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Cytokine Growth Factor Rev. 2003 Jun-Aug;14(3-4):211-24.

Ectodysplasin signaling in development.

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Developmental Biology Program, Institute of Biotechnology, Viikki Biocenter, University of Helsinki, PO Box 56, Helsinki 00014, Finland.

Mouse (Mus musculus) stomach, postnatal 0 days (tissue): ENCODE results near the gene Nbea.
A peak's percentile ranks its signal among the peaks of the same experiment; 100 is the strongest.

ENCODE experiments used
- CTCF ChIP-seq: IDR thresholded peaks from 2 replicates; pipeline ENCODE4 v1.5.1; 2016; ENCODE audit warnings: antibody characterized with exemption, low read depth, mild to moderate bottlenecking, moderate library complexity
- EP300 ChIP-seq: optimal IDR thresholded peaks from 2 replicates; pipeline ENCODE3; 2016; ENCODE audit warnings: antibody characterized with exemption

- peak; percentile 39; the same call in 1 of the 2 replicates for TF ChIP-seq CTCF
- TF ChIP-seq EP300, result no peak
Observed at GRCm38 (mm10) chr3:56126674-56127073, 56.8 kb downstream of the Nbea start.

Ectodysplasin (Eda), a signaling molecule belonging to the tumor necrosis factor family, is required for normal development of several ectodermally derived organs in humans and mice. Two closely related isoforms of ectodysplasin, Eda-A1 and Eda-A2, have been described which bind to and activate two different receptors, Edar and X-linked Eda-A2 receptor (Xedar), respectively. Mutations in Eda, Edar or other molecules of this signaling pathway cause ectodermal dysplasias characterized by defective development of teeth, hairs, and several exocrine glands such as sweat glands presumably due to impaired NF-kappaB response. Studies with mice either lacking the functional proteins of Edar pathway or overexpressing the ligand or receptor suggest that Eda-A1-Edar signaling has multiple roles in ectodermal organ development regulating their initiation, morphogenesis, and differentiation.

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